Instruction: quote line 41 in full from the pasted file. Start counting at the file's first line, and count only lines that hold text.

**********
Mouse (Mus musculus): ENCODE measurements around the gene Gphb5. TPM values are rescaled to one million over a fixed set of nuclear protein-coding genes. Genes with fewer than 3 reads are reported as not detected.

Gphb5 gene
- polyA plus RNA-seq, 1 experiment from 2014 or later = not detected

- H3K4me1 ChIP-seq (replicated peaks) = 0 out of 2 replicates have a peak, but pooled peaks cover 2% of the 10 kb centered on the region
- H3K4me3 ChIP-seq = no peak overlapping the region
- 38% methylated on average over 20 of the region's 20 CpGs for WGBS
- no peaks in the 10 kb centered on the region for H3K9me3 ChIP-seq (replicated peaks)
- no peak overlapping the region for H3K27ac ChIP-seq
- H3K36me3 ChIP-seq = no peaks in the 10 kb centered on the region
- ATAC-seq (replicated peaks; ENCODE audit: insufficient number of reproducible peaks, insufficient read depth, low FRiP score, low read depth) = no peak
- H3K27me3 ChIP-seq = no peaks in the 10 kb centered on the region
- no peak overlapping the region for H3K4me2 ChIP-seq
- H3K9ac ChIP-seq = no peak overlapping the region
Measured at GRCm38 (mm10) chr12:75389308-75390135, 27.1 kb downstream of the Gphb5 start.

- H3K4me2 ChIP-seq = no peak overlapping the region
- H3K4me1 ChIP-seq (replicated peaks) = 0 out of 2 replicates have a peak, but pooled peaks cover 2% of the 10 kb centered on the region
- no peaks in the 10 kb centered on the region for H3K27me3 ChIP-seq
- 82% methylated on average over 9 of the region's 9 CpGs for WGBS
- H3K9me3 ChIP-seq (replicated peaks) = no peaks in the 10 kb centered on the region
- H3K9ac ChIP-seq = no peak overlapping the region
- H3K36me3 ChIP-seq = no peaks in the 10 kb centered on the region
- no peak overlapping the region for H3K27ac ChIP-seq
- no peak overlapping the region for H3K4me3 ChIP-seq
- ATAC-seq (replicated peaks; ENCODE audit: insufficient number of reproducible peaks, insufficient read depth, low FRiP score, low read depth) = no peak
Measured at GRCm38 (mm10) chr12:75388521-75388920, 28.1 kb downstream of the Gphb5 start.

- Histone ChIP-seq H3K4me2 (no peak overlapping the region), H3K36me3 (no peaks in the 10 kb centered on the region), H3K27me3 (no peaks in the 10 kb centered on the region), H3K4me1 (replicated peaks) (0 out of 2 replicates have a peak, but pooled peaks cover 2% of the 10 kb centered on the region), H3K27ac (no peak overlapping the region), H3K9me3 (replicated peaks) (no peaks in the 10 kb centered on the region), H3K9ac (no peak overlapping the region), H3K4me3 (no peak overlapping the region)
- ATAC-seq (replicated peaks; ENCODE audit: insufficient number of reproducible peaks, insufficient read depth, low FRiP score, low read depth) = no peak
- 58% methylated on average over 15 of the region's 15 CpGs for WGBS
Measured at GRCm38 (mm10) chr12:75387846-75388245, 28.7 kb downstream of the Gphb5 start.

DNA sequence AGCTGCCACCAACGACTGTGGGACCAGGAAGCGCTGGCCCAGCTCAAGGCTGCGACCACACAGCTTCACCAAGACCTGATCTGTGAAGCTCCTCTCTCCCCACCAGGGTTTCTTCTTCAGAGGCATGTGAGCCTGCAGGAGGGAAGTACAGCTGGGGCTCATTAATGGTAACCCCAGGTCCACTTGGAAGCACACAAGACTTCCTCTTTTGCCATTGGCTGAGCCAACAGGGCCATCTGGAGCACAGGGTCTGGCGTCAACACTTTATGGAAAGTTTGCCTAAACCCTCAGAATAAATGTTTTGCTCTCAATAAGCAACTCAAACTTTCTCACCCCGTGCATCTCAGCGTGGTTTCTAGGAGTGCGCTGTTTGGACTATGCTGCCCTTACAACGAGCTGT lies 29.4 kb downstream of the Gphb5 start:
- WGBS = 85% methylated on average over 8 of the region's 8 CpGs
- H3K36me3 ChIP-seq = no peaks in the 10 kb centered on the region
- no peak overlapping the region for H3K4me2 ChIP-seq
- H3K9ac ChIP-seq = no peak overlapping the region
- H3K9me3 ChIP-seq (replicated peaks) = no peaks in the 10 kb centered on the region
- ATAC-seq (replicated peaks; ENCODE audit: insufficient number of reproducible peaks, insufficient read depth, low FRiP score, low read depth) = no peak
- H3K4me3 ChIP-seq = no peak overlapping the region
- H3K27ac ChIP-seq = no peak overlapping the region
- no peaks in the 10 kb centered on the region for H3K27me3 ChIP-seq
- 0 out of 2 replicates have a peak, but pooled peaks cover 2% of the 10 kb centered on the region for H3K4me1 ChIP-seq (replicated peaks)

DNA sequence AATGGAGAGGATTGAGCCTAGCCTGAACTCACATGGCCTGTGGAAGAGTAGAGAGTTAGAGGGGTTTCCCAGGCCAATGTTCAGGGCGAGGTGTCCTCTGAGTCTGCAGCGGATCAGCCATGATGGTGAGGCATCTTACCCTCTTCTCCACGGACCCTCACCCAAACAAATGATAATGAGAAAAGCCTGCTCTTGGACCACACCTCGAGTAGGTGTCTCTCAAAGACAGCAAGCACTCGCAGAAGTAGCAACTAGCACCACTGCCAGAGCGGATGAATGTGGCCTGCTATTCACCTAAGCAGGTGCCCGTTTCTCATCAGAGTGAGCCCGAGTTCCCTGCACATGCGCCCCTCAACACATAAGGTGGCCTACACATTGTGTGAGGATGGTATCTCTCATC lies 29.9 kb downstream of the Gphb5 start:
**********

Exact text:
DNA sequence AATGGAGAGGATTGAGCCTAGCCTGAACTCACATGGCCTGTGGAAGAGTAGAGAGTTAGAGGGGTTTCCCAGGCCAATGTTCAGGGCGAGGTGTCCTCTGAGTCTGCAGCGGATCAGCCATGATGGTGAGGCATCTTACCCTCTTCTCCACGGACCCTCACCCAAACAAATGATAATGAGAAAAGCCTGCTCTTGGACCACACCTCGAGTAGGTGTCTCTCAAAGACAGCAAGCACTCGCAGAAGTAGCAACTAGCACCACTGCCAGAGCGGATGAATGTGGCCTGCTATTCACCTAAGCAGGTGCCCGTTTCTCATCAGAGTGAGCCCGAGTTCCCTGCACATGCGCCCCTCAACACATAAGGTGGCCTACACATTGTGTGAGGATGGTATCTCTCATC lies 29.9 kb downstream of the Gphb5 start: